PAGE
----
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Bumble bees are not just for killing

When you run a website like mine you get to see a daily report of what people typed in the little search box that landed them on your site. This is anonymous—it’s just a list of phrases—but it’s fascinating. Every day I get dozens of these entries—misspellings and all—that show what was on someone’s mind when they landed here at Honey Bee Suite.

I mention this because every day my list features five or six people who want to know how to kill bumble bees. Bumble bees! This amazes me. Bumble bees seem so innocuous, so friendly, so unlikely to cause anyone distress. Quite frankly, I can understand someone wanting to kill honey bees, but bumble bees? Not in my wildest dreams.

That anyone would want to kill a hardworking creature that’s out minding its own business is puzzling. I don’t think I’ve ever known anyone to get stung by a bumble bee, and they don’t chase people—so what is it? Even little kids are taught that bumble bees are friendly—cartoon bees are always smiling, very yellow, and annoyingly good-natured.

Perhaps it’s a case of mistaken identity. Something like a wasp is chasing them—or going for their ham sandwich—and they assume it’s a bumble bee. Or maybe our all-encompassing love affair with insecticides makes us think that the only good bug is a dead bug. Or maybe it’s movies and television that show impossibly large man-eating insects doing just that.

It’s probably a good thing my search terms are anonymous because I’d like to ask each of these people why they want to kill bumble bees. Actually I’d like to grab them by the collar and shake them, but I try to stay within the law for the most part.

My best guess is that we are dealing with a total lack of awareness of the “good bugs”—of pollinators, decomposers, natural enemies of agricultural pests, and insects that become food for birds and lizards and frogs. Short of shaking some sense into people, the best we can do is to keep educating those around us—every single chance we get.

Rusty

Comments

huguette allen
Reply

I have planted lots of bee attracting plants so that my honeybees would have plenty of nectar. However I now find all these plants filled with bumblebees – hundreds of them – while our honeybees have to resort to the poor sources of nectar available in the forest nearby.

I love bumblebees but fear I’ve created an overpopulation situation that is harmful to our honey bees.

what to do?

Rusty
Reply

Huguette,

Since I started planting for honey bees, I’ve been inundated by bumble bees as well. But don’t worry. If the environment is healthy enough to support bumble bees it will be excellent habitat for all kinds of pollinators, including honey bees. The bumble bees won’t overrun the honey bees. Honey bees have a high degree of floral fidelity, which means when they go out on a foraging trip they collect from one kind of plant only. As a result, they look for large expanses of one kind of flower–something we usually don’t have in our yards. Bumble bees, on the other hand, go from one type of a plant to another, and so they are more likely to be found where there is a mixture of flower types.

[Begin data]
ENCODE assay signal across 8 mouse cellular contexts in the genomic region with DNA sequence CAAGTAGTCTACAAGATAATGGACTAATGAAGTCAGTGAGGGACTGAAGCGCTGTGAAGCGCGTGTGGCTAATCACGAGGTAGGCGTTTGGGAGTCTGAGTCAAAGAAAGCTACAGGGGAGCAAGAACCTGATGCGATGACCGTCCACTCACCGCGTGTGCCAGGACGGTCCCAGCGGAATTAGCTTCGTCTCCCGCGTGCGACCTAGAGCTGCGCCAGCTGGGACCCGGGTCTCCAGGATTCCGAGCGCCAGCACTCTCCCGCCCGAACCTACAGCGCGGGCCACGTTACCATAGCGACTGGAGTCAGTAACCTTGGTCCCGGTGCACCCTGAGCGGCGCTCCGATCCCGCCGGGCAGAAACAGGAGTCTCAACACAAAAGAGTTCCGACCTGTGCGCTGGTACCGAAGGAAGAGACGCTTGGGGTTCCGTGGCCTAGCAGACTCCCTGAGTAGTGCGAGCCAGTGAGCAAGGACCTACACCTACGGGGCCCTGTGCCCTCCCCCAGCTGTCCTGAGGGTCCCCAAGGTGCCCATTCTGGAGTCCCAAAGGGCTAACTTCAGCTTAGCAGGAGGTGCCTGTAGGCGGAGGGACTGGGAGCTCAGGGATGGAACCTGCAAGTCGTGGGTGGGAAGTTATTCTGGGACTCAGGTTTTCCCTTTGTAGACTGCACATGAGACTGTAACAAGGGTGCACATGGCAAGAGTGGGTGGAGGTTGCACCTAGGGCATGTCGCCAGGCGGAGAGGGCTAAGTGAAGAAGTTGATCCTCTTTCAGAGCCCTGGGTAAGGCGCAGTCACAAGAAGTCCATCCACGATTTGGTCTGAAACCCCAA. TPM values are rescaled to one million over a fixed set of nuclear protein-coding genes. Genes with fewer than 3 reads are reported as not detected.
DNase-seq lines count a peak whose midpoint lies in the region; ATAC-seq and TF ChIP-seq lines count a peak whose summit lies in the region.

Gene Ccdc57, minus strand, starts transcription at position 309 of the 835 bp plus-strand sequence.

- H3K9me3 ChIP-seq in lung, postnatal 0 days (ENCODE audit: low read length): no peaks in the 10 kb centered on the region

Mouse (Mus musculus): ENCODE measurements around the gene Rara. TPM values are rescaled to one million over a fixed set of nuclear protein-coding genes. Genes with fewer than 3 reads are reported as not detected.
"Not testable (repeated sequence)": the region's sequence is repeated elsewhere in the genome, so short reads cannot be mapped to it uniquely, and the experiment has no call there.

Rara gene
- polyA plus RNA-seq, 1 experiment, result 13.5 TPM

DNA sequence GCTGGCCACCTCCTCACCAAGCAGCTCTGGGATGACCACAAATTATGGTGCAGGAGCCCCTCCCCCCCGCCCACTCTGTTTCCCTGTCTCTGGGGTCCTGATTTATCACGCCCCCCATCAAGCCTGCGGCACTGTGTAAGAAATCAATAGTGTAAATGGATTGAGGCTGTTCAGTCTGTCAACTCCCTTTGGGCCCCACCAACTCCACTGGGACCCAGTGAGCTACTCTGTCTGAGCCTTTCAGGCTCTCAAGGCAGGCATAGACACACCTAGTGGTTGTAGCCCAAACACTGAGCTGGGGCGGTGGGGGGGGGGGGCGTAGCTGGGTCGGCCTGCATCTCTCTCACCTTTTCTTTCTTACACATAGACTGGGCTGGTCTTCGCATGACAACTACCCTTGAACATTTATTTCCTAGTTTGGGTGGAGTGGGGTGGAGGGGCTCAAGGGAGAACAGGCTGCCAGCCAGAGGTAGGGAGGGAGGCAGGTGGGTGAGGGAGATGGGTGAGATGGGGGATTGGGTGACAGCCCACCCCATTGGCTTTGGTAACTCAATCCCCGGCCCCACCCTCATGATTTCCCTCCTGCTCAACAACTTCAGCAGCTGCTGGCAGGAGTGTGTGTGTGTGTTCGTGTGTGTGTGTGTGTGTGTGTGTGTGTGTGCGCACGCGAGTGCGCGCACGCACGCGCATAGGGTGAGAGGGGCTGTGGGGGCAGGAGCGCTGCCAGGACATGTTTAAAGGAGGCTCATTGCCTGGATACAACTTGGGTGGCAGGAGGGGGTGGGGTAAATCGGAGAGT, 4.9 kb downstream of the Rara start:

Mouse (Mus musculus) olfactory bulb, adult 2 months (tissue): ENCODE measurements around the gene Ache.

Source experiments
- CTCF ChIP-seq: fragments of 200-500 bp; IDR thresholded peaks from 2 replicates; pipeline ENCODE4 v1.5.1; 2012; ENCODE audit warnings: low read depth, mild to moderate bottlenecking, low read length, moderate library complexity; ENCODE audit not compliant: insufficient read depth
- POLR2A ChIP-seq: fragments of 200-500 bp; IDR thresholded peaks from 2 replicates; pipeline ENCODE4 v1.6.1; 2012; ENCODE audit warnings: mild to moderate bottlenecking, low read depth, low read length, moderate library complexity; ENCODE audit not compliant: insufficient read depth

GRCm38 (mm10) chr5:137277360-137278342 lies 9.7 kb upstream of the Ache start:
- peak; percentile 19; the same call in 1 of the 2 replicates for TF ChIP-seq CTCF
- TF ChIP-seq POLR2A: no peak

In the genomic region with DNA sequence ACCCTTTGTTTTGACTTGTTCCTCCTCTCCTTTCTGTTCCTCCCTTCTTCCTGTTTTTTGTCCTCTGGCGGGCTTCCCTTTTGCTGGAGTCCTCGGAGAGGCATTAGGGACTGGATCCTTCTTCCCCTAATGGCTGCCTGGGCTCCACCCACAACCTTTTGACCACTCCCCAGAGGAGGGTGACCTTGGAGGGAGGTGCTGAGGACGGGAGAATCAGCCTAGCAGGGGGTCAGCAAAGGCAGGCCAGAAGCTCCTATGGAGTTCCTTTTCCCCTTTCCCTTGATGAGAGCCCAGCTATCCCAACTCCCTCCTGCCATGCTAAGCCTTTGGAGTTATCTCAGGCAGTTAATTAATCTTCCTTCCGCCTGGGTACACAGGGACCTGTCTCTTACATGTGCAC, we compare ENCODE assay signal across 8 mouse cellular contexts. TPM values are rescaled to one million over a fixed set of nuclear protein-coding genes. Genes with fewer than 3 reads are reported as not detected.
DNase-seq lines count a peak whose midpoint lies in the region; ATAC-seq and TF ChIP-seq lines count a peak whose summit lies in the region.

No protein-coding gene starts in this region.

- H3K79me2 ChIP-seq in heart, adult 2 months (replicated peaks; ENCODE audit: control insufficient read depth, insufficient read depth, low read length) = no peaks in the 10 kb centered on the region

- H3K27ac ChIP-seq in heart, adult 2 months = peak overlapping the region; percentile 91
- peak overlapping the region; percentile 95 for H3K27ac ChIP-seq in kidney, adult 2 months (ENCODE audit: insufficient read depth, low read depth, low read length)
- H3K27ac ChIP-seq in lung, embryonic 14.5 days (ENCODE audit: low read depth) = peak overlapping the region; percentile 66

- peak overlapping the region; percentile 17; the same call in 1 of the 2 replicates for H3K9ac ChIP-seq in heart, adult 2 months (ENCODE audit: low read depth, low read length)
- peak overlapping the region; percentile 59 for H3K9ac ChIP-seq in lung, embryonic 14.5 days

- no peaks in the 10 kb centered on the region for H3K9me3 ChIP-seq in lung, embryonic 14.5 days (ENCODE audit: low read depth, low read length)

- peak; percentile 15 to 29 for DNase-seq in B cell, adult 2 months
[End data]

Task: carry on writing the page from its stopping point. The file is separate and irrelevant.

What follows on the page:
I don’t know where you live, but my honey bees forage almost exclusively in the forest. They have been healthy for years and they make great honey.

By the way, bumble bees are endangered in many parts of the world. I don’t think you can have an overpopulation. It sounds like you are doing good things for the pollinators . . . and your honey bees will be fine.

Phillip
Reply

This question isn’t related to the specific topic of this post, but it’s about bumble bees:

Are bumble bees a carrier of Varroa mites?

I ask because I’ve heard of a farmer where I live importing bubble bees for pollination of cranberry plants. We don’t have mites where I live (in Newfoundland) and I’m concerned that importing bumble bees could be risky.

Rusty
Reply

Phillip,

The reproductive cycle of bumble bees is totally unlike that of honey bees so Varroa destructor would not be able to reproduce and thrive on them. Bumble bees carry a variety of Nosema of their own, Nosema bombi, that has transferred into wild populations of bumble bees from greenhouse bumbles. However, little is known about the cross-species movement of most bee diseases and parasites, and the possibility of cross-species infection always exists.

Phillip
Reply

Thanks. I’m too busy to say more. Catch you later.

Sen
Reply

I was playing in the lawn with my one-year-old who is attracted to flowers (just like the bees) and so holding a flower in each hand and roaming around. I saw this bumble bee buzzing around and nearing him. Being unaware of the nature of them, I screamed and picked him up quickly throwing those flowers away. After a minute or so we are back playing. But this time, I saw the bee coming from a bush straight to me and I just repeated what I did before swatting my hands, picked up my son and we came inside. I had a feeling that the bee was trying to attack me and so looked up in the internet. After reading and realising that I’ve actually threatened that social and good-natured bee, I stumbled upon this article.

I appreciate your article and your for caring for the pollinators. Cheers!

lynki
Reply

I have bumblebees in a shed where I keep the chicken feed and I’m scared of them. They’re all over the place, and I need to be able to feed my chickens! What can I use to get rid of them for good? Thanks!

cory
Reply

Hi Rusty,

I live in Northeastern Ohio and about a month ago some honey bees took up residence in the hollow parts of my metal porch swing. (I was surprised, I didn’t know honey bees made nests in man-made structures). I was overjoyed they were honey bees, rather than hornets, not only because honey bees are far more pleasant but because I’ve seen the truth of their dwindling numbers with my own eyes. I’ve fallen in love with them, they are so fun to watch and aren’t bothered in the least if I sit on the swing. But I’m worried for them. Certainly the small hollow parts of my swing don’t make for a good permanent home. I want them to flourish. Is there any information you can give me or suggestions for me, I want to lend them a helping hand and I am woefully ignorant about bees.